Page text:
reminder about Big Lucky Hoodoo

Just a reminder that if you are a denizen of livejournal, and/or you prefer to “follow” my blog there, I host a mirror site of this blog there at Big Lucky Hoodoo @ livejournal.

While I’m at it, let me post this reminder/note about my blog’s title and about who’s who and who’s related to whom on the web:

About Big Lucky Hoodoo

My blog’s title “Big Lucky Hoodoo” is an homage to Tau Michael Bertiaux. (That doesn’t mean he endorses the blog.) My blog is not related to, which is the URL of a shop in Michigan called Lucky Hoodoo Products. It is also not related to Lucky Mojo, though I happen to be a student of cat yronwode (the owner/proprietor of Lucky Mojo). I am not an employee of either Lucky Hoodoo Products or Lucky Mojo. As a member of AIRR, I am a member of AIRR, not an employee by Lucky Mojo. The I in AIRR stands for Independent. (You might be surprised how often this comes up and how often I’ve had people write me to ask me when the order they placed with Lucky Mojo will ship; I have no idea. I live in Atlanta and Lucky Mojo is in California.)

For more on Big Lucky Hoodoo as I use the term, see p. 1 of Bertiaux’s Voudon Gnostic Workbook, heading “Lesson One: Who Can Be A Big Lucky Hoodoo?” The Rev. Dr. Bertiaux responds, “Anyone can become a big lucky hoodoo.” He goes on to explain how, and what follows is a ritual from his tradition, which is not necessarily synonymous with the hoodoo that I practice, nor with traditional Haitian vodoun sevis, though he goes on to use both the terms “hoodoo” and “voodoo” in this lesson. But the attentive will note that he is using Hoodoo almost as a category of person or a title of sorts in this phrase: in this chapter, a Hoodoo is a person who harnesses the powers under discussion and who works with the spirits of hoodoo.

It is in that sense that I use the term. I believe that nearly anyone can become a Big Lucky Hoodoo (though you do not become one simply by naming yourself one!) There is a lot about Bertiaux’s system that is clear only to initiates in his system. His is not the only system. There is a lot about vodoun that is better left to initiates, and a great deal that is best left to trained serviteurs of long standing even if they are not initiates. There is even a lot about hoodoo that is best done under the guidance of someone with experience who comes from the way of life – ie, I don’t recommend your first non-funeral trip to a cemetery be to dispose of ritual remains. If you don’t come from a culture that is friendly with the dead, you need to get friendly with the dead before you go working cemetery magic. And Hoodoo is a way of life, in my opinion, not *just* a “magical path” or set of spells or correspondences that would categorize you as a Wiccan on Monday when you use European herbal correspondences and a Hoodoo on Thursday when you use African-American ones. Not at all.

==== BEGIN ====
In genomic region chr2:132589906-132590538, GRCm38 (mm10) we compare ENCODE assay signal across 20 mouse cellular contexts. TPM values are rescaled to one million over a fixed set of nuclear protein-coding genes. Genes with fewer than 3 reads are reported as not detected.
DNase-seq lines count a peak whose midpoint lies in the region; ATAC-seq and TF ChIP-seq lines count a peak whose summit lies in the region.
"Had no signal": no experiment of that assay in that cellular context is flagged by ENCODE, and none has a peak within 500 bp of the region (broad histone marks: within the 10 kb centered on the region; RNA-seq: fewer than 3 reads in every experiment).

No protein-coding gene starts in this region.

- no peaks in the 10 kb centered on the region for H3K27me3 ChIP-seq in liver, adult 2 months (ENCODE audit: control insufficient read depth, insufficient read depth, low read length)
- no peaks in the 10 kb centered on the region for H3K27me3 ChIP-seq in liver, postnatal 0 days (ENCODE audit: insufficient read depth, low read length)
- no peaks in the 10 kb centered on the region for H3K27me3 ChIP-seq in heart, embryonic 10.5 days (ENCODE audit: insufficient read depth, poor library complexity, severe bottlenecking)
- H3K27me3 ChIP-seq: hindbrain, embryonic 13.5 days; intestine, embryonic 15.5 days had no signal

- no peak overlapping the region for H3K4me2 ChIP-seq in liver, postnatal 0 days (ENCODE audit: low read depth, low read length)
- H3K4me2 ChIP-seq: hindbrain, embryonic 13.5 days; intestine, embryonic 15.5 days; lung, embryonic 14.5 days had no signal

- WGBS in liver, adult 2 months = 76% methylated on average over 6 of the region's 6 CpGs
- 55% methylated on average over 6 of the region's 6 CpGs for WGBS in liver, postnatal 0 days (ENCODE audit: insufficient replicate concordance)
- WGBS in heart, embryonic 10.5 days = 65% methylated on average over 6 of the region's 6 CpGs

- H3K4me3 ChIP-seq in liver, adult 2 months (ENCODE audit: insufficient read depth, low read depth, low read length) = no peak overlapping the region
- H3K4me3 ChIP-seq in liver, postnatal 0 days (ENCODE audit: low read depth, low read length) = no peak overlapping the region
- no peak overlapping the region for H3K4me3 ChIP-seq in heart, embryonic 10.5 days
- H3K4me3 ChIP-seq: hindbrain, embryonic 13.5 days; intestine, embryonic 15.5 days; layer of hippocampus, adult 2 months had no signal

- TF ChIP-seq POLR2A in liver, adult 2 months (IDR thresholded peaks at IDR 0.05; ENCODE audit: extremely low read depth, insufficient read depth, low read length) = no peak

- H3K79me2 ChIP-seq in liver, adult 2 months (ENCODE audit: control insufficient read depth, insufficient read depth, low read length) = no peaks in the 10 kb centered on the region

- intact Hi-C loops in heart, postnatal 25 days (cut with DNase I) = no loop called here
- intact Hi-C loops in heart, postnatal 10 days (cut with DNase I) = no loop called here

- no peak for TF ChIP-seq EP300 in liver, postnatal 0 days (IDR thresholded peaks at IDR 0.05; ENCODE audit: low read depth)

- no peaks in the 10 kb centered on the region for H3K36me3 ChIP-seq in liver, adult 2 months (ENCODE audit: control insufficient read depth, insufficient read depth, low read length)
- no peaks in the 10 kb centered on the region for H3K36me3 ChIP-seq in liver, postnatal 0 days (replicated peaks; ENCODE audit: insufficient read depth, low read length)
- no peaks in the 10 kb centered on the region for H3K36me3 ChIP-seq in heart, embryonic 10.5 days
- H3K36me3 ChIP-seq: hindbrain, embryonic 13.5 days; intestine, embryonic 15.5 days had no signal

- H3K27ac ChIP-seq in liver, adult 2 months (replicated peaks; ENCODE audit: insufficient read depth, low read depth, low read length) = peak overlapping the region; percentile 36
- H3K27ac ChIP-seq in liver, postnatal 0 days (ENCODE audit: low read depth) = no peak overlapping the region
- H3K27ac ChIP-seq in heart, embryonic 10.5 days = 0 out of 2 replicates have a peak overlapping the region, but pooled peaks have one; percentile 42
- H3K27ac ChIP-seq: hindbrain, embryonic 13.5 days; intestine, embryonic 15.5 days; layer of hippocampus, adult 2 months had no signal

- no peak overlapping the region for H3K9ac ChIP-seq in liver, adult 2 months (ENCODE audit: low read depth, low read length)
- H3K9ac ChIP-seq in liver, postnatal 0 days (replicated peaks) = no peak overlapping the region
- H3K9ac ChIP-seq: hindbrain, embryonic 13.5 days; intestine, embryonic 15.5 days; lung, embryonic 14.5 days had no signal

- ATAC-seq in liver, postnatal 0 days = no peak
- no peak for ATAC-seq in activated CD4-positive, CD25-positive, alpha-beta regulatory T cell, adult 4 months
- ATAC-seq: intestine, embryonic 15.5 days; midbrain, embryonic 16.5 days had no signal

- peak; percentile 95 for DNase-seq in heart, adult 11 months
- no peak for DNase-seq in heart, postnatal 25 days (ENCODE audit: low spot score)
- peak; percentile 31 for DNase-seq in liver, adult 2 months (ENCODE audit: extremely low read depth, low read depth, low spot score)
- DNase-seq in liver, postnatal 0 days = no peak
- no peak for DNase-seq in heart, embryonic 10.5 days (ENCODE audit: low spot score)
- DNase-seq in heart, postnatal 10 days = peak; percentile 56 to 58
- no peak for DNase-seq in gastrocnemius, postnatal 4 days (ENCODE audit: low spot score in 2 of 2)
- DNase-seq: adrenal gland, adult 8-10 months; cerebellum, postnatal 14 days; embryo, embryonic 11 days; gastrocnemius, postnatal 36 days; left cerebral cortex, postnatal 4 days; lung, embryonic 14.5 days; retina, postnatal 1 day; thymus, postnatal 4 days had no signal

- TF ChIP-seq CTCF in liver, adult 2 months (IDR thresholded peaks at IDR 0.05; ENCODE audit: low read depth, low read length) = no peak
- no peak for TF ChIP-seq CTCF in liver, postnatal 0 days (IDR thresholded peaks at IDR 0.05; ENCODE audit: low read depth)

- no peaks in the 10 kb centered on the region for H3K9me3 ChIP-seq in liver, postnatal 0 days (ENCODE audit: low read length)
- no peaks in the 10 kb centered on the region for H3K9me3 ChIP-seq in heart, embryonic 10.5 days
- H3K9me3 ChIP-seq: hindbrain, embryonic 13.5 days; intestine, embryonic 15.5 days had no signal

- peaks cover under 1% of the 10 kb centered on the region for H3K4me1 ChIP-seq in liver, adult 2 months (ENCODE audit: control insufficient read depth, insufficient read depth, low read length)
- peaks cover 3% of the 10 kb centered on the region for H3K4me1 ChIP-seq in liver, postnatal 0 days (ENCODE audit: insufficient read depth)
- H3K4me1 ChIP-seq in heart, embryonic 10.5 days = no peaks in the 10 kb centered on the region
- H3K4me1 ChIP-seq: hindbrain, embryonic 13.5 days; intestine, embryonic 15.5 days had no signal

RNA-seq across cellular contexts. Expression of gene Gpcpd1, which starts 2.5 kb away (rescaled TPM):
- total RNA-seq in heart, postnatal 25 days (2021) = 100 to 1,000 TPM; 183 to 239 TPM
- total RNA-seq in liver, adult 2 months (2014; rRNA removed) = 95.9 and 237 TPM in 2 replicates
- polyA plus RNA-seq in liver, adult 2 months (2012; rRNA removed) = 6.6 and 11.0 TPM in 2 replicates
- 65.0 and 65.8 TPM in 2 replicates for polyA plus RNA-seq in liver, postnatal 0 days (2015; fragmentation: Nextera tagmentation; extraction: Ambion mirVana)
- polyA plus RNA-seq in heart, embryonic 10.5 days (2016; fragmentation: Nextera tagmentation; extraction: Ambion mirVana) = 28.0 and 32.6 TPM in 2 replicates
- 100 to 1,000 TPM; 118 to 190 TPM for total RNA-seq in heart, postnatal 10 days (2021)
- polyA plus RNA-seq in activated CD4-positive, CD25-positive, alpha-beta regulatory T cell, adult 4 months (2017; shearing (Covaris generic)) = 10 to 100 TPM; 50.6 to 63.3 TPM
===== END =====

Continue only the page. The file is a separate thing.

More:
What Bertiaux is outlining is a method for aligning your perspective and ultimately your way of life to be “in the current” of the spirits of hoodoo *as outlined in his particular system* which shares a lot with but is not in every aspect identical to traditional Southern conjure OR traditional Haitian voodoo sevis. THIS is what it means to be a Big Lucky Hoodoo – to live Hoodoo as a way of life, a worldview. And in this sense, anyone can become one, if they are willing to put in the work — and undergo a potentially radical change in perspective, depending upon where one begins.

Devotionally, I work in a Franco-Haitian Gnostic Voudon lineage with full consecration as a bishop in several lines of apostolic succession, and work with an active group of fellow bishops, energy workers, magickians, rootworkers, and serviteurs of the loa on a regular basis, here in the Southeastern U.S. Much of the work we do in the area with the expanded points chauds system, Gnostic voodoo, and Congregational Illuminism owes its origins to Tau Michael Bertiaux’s Gnostic Voodoo work, as expanded upon by Tau Allen Greenfield, Tau Dositheos, Tau Heosphoros, myself (aka Tau Naamah), and others. One of those lines of apostolic succession in which I am a consecrated bishop is a line that Tau Michael Bertiaux also holds consecration within (no, he did not directly consecrate me, and this should not be read as his knowing of me or my work or endorsing the work of any congregational illuminists in the Southeast or the greater Atlanta area, and I do not lay claim to any membership in or rank within the OTOA or any of Bertiaux’s other organizations).

Read more about me at my AIRR page or website.

podcast on points chauds and congregational illuminism

If you are interested in points chauds and/or congregational illuminism, drop by Occult of Personality for a podcast sure to contain something to interest you

Earlier this year, Greg at Occult of Personality interviewed + David Beth on Gnostic Voudon.  Beth’s Voudon Gnosis is recommended reading for anyone interested in the Gnostic Voudon material of + Michael Bertiaux.